In the wake of the 2020 killing of George Floyd and the protests that followed, 52% of Americans stated it was “OK for NFL players to kneel during the National Anthem to protest the police killing of African Americans.” 
The debate largely quieted after the summer of 2020, with a brief resurgence about athletes displaying political gestures on Olympic podiums of Tokyo in 2021 and Beijing in 2022.
For more on the National Anthem, see: “History of the National Anthem: Is ‘The Star-Spangled Banner’ Racist?“
Is Kneeling during the National Anthem an Appropriate Form of Protest?
When one believes the United States is not living up to its ideals of freedom, liberty, and justice for all, kneeling during the national anthem is appropriate and justified.
Colin Kaepernick said, “I’m not going to stand up to show pride in a flag for a country that oppresses black people and people of color… To me, this is bigger than football and it would be selfish on my part to look the other way. There are bodies in the street and people getting paid leave and getting away with murder.”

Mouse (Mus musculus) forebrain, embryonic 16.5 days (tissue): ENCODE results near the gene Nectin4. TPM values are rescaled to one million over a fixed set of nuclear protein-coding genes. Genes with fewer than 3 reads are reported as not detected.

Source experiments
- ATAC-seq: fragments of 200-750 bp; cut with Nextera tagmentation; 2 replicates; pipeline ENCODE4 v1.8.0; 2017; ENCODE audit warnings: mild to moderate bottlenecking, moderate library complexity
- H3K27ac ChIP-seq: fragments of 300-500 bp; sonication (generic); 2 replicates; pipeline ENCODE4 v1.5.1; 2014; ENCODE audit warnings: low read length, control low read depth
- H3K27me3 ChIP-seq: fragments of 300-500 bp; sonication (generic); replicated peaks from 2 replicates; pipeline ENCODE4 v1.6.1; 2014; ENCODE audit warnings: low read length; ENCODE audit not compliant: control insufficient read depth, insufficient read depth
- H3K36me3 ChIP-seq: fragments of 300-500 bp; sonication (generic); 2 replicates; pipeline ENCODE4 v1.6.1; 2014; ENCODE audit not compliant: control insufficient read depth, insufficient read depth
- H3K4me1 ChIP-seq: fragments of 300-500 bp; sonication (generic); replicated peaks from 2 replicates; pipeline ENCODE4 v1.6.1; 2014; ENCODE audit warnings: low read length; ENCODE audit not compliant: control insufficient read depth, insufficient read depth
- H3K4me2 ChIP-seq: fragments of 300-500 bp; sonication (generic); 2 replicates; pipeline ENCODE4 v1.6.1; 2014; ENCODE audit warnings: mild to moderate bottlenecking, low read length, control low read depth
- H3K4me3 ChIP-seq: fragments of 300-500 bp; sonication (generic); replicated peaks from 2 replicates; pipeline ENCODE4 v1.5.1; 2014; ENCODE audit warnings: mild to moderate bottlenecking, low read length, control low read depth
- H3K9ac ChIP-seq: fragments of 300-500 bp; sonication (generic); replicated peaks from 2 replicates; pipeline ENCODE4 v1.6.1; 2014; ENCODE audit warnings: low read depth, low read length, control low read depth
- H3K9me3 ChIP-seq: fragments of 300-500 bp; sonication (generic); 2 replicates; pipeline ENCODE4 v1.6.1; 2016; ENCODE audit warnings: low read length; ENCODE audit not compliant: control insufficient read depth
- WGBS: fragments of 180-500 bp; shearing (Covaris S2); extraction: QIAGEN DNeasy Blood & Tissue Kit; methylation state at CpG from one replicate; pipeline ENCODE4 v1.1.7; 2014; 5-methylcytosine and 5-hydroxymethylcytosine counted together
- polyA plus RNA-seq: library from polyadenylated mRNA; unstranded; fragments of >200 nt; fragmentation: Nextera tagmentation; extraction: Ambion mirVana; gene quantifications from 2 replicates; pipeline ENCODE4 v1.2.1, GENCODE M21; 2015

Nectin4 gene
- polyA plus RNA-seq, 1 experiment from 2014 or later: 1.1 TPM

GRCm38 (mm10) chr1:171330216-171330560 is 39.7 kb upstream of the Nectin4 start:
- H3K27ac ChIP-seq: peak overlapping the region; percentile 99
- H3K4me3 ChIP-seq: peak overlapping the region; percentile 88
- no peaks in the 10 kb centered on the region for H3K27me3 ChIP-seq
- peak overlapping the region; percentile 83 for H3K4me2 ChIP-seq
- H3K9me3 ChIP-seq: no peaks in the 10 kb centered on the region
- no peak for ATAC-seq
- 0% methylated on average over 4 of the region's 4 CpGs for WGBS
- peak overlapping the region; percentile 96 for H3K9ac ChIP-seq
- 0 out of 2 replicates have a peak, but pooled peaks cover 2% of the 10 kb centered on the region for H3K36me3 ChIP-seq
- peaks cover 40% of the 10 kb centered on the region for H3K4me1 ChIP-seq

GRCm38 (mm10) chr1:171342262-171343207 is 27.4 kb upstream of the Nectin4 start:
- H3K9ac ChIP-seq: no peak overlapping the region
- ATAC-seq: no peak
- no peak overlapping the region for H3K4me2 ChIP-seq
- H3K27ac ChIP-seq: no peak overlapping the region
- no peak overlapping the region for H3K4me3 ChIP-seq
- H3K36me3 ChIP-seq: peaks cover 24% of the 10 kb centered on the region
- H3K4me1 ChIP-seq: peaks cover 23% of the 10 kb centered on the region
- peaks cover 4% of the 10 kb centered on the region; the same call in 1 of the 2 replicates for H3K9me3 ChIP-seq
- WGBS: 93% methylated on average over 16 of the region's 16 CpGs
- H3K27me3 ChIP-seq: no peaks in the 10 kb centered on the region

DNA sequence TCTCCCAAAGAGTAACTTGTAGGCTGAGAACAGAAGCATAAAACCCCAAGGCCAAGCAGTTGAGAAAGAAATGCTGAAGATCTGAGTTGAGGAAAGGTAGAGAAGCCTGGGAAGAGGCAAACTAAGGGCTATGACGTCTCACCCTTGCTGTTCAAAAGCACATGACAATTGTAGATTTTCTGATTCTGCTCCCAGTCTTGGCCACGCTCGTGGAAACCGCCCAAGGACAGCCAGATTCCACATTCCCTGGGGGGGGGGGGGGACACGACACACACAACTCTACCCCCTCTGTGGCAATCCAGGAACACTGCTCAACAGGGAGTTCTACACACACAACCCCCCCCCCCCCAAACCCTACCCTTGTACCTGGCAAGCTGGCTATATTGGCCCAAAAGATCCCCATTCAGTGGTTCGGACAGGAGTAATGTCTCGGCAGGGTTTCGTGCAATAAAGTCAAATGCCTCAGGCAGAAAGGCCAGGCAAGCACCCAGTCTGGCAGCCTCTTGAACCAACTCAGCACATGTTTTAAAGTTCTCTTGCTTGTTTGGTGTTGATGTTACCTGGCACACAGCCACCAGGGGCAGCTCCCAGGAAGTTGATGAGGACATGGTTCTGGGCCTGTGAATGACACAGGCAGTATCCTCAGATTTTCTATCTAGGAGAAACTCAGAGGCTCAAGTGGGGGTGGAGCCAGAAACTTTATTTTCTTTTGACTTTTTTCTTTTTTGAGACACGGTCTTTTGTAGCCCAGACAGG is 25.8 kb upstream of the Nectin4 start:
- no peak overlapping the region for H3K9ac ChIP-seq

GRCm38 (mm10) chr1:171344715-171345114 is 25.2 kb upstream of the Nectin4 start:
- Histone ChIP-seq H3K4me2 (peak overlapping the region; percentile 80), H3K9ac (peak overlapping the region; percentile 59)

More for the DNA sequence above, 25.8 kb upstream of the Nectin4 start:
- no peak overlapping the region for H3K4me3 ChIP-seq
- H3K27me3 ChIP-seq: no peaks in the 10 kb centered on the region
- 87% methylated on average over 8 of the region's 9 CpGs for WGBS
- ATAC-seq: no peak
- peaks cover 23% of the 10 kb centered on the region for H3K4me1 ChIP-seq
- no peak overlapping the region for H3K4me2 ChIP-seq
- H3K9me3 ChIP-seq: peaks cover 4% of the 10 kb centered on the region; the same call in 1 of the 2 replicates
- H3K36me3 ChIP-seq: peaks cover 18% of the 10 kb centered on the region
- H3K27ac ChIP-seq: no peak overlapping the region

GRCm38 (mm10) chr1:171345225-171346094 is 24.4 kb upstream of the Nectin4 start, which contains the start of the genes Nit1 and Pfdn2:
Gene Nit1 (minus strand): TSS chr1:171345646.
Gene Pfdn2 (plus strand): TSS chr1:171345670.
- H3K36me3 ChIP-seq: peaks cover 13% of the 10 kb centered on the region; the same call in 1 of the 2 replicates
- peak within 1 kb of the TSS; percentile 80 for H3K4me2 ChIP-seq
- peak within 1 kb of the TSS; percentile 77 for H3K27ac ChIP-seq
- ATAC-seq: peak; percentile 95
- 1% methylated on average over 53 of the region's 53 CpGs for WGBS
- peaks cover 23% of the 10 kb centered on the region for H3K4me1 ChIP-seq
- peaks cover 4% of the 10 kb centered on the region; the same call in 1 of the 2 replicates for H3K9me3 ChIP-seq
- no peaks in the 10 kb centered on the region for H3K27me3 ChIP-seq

Many other athletes have since refused to stand for the national anthem for similar reasons. Denver Broncos linebacker Brandon Marshall, who also has knelt during the national anthem, said, “the message is I’m against social injustice… I’m not against the military or police or America at all.”  
NASCAR official and Army veteran Kirk Price, who kneeled during the anthem at a June 2020 race, stated, “I fully respect the flag… That’s not what the issue is here. The issue is African Americans being oppressed for so long under the flag… But to be honest with you, I know what the flag stands for and I know about Black people being oppressed because I am one.”Read More